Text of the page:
Baltimore – A month ago, I said that the New Orleans Saints' 33-18 road victory over the New York Giants was their most complete win of the season. A week later, I said that New Orleans' 43-19 home win over Washington was its most complete game of the season. Now, I'm saying that Sunday's 24-23 decision over the Ravens in a slugfest at M&T Bank Stadium was the most impressive victory of the season.
It's not that I'm a prisoner of the moment. Rather, the Saints keep improving and finding different, better, ways to come out on top. And the way they handled business against one of the league's most physically-imposing teams – by exerting their will over the Ravens, on the road – is a memory they should hold on to, with the knowledge that it can be replicated when needed.
OFFENSE: The Saints played to win. I know, I know – they always play to win. But Sunday, against the league's best defense, New Orleans went for it five times on fourth down, and converted all but one of them. And the Saints scored 17 fourth-quarter points – New Orleans has been money in the fourth quarter and overtime this season – against a defense that was surrendering just 12.8 points per game. Drew Brees was MVP-caliber again (22 of 30 for 212 yards and two touchdowns, and no interceptions for the seventh consecutive game) and the Saints were a punishing ground team (39 carries for 134 yards and a touchdown). Even though Baltimore led 17-7 entering the fourth quarter, the Saints never let go of the rope and, more importantly, muscled up and pulled at the right times. It was a gutsy, gritty game for a team that deserves credit for its ability to play that way.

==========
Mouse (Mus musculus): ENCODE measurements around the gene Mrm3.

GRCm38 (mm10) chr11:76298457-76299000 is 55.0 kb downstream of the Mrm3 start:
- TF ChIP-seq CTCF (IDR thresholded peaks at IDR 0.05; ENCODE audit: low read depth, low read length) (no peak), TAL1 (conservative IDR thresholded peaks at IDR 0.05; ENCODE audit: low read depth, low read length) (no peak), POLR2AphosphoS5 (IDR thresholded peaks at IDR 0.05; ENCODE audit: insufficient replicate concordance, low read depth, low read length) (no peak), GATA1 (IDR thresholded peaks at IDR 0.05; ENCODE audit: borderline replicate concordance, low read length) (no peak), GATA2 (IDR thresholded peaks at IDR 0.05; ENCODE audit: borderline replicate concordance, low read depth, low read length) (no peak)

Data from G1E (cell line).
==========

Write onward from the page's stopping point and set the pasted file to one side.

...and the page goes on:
DEFENSE: There are spots that have to be cleaned up. The final touchdown allowed – a 14-yard pass from Joe Flacco to a wide open John Brown with 24 seconds left – simply is the kind of play that shouldn't happen in that situation. But, man, there also was a lot to like about the way the Saints' defense held up against Baltimore. It got off the field seven times in 12 third-down attempts, made a huge fourth-down stop in the fourth quarter, and continued the yeoman work against the run (77 yards on 23 carries, an average of 3.3 yards). Flacco completed 24 of 40 passes and that's a percentage that New Orleans will live with.
SPECIAL TEAMS: Twice this season, the Saints have faked a punt and twice this season, they've converted. Sunday, it was Taysom Hill running four yards on a direct snap on fourth-and-1 in the first quarter (remember me saying the Saints played to win?). That gamble didn't lead to points, but it helped set the tone. The Saints just about were perfect in coverage (Baltimore had one punt return for eight yards, and averaged 16.7 on three kickoff returns) and Wil Lutz made his lone field goal attempt – a 39-yarder that wound up being the game-winner. Tough luck for Ravens kicker Justin Tucker, who missed the first point-after attempt in his career to help the Saints win. But the Saints have had their share of those moments, too, and know it's much better to be on this side of them than the other side.